Service-focused (horizontal) positioning: If you have a specific service you’re uniquely good at, you’re looking at horizontal positioning. What do you most enjoy doing? What services that you’re currently offering have the highest margins? By examining what you currently do really well, you can double down on it, and cut out the services that aren’t as efficient.

McGuire Sponsel has positioned itself as the go-to firm for special tax services—including ones that most CPA don’t do. By specializing is such a narrow band of services, they’ve even attracted the business of full-service CPA firms (like your local one) that need to provide specialized tax services to their clients.

What’s the broadest positioning you can claim without actually being full service?

If there’s no clear winner when looking at your existing clientele, you may want to start with a more gradual shift in focus toward a narrower client type. Instead of being all things to everyone, start thinking in smaller and smaller niches until your positioning becomes just a little uncomfortable.

For example, a very well positioned firm might focus on business valuations for dental practices. But if you’re currently a full-service firm, the jump to that narrow of positioning might be too big of a chasm to cross. So maybe you take it a step back, for now, and focus on accounting services for healthcare. While this is definitely too broad, it’s a step in the right direction. Then, over the next few years, you can slowly ease into your new specialty, and you can continue to dive deeper until you eventually hit the positioning sweet spot.

What can you stop doing, starting now 

Positioning isn’t just about defining what you do well. It’s also about identifying what you don’t or won’t do, and then not doing those things going forward.

Reducing the scope of focus for new business means you’ll be able to get deeper into the services or industries you choose. While you might not be ready to 100% commit to a niche yet, you can start narrowing your marketing efforts away from “full service” and toward a smaller market, so that even if all of your new business doesn’t come from your new niche, hopefully much of it will.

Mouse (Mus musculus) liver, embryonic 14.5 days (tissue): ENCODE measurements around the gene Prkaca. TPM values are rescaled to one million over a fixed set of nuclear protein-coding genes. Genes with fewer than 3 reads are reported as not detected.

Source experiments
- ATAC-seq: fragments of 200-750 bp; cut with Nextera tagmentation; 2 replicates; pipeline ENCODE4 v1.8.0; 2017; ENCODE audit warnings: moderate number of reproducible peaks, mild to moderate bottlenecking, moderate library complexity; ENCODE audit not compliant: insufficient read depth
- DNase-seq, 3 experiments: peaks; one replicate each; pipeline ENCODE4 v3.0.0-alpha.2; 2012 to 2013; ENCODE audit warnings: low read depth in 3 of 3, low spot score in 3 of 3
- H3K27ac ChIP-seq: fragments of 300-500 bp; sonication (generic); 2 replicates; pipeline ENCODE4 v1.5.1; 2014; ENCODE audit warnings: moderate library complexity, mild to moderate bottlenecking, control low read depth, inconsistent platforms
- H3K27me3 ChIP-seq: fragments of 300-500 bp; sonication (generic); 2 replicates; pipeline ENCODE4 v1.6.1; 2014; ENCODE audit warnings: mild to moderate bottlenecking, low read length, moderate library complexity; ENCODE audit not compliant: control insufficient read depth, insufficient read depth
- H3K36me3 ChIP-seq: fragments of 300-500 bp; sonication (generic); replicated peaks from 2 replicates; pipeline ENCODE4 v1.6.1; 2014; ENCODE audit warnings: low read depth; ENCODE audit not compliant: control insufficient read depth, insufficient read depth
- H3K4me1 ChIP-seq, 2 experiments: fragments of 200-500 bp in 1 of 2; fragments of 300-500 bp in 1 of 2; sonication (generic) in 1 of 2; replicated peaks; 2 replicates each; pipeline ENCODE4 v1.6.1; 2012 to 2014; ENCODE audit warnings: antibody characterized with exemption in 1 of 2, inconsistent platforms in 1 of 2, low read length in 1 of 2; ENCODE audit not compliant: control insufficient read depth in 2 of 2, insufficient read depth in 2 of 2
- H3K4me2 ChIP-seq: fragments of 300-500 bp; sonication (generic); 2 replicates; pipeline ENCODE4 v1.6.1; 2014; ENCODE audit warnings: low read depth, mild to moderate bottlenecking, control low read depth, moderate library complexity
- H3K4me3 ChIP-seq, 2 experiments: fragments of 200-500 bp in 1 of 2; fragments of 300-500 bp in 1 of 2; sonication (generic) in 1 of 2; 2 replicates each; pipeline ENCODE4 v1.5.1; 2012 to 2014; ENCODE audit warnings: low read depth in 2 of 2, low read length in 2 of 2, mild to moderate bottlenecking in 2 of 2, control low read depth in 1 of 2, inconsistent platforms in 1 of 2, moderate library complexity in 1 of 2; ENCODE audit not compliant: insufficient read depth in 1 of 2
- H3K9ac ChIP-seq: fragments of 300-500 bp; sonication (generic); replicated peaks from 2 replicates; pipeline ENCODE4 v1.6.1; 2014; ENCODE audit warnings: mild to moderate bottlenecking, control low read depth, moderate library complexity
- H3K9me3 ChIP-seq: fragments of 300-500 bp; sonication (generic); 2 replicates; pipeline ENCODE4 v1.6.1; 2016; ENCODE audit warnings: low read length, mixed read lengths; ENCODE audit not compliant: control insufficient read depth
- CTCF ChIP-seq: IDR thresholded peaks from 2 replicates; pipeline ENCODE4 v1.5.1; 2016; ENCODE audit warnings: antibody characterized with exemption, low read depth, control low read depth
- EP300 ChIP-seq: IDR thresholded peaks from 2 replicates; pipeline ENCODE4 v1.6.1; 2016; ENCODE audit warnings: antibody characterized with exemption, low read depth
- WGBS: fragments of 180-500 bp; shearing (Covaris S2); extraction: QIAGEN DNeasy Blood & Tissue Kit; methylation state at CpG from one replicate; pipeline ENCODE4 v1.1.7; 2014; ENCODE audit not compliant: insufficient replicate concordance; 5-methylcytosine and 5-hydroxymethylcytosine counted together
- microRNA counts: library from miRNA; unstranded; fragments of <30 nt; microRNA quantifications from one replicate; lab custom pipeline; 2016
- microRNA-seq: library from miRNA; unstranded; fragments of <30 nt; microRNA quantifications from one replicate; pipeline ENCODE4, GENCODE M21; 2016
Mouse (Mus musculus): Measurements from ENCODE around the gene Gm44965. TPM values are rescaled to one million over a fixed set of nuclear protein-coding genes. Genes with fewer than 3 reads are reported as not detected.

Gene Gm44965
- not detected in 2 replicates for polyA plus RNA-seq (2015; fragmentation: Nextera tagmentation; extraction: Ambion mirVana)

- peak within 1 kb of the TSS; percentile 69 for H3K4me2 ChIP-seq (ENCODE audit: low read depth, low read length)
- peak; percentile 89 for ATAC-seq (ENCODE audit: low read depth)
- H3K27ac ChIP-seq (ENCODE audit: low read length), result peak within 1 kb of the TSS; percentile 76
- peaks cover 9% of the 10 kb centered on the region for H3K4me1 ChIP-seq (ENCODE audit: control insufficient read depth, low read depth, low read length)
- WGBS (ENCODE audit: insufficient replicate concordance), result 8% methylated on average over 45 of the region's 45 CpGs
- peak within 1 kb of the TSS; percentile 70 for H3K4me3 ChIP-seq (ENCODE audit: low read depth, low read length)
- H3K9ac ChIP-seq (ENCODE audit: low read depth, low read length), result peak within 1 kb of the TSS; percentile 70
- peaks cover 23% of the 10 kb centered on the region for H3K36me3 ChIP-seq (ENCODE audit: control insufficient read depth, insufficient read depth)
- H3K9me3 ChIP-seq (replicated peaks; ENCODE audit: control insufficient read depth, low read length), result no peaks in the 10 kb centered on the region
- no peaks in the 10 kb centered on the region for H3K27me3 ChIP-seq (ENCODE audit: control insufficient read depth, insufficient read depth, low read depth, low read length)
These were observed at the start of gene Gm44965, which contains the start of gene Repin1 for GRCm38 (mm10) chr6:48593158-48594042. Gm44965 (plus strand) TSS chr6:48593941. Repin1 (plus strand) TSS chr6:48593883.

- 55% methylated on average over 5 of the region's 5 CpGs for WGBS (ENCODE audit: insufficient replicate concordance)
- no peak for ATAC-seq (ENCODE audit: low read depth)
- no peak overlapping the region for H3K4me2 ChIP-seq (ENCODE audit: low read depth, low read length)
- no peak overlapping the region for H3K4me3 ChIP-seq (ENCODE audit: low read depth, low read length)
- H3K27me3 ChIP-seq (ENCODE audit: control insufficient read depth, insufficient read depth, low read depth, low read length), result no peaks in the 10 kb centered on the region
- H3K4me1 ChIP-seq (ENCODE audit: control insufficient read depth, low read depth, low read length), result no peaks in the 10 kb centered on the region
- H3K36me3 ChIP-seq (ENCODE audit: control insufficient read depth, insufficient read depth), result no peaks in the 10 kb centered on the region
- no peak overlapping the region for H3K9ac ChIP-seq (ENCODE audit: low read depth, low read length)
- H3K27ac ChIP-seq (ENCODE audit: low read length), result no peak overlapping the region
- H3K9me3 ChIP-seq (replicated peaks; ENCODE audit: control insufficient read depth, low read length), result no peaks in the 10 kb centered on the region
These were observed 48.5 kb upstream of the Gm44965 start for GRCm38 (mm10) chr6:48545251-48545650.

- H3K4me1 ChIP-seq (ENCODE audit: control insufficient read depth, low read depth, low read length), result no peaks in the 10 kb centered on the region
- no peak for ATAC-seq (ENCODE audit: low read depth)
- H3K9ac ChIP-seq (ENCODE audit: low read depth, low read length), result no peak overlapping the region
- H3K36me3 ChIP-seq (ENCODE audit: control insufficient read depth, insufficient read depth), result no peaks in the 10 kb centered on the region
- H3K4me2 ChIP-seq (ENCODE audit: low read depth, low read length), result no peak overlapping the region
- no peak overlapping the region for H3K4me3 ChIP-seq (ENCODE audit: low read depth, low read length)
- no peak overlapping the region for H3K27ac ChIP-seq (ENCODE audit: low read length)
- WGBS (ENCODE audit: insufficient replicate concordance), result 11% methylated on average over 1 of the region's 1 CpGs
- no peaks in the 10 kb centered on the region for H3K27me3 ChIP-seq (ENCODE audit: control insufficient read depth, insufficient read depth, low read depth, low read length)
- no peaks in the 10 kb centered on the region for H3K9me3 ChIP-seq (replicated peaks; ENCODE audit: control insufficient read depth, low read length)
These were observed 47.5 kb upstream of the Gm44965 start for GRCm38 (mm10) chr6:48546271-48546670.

Ask yourself what you can do less of, starting now. Who can you stop marketing to? What capabilities can you stop talking about?

This can also be seen as trimming the fat. Instead of taking on clients that will drain resources with low margins, choose to only take on clients in your newly defined wheelhouse. You don’t need to drop any of your current commitments, but start being more selective of future projects.

Does your firm have a bold and highly unique perspective that most wouldn’t claim? 

This is one of the hardest, but most powerful, ways to effectively position your firm. The key words here are bold and highly unique. Don’t trick yourself into thinking “super friendly” or “10 years experience” are highly unique perspectives.

To be effective, this strategy needs to be genuine, authentic, and almost shocking. Do you, as a firm, have a unique story to tell? What makes you stand out from the crowd?

K-Coe Isom embraces their unique positioning through value pricing. Instead of having set pricing, K-Coe Isom works with its clients to determine the purpose, impact, and worth of a project, and that’s what the client pays for. The firm’s competitive advantage is clear, and it’s clearly displayed on their website: “Only hire us if we’ll make your company better.”

Your Powerful Position

Ultimately, positioning allows you to own one space in your client’s mind completely. If done well, your name will be synonymous with a specific niche, making you the undisputed expert.

Scarcity is valuable. If you’re one of the only firms offering expertise on a specific service, clients will recognize the value in that. You can speak directly to them. You can speak to their problems, because you know them better than anyone.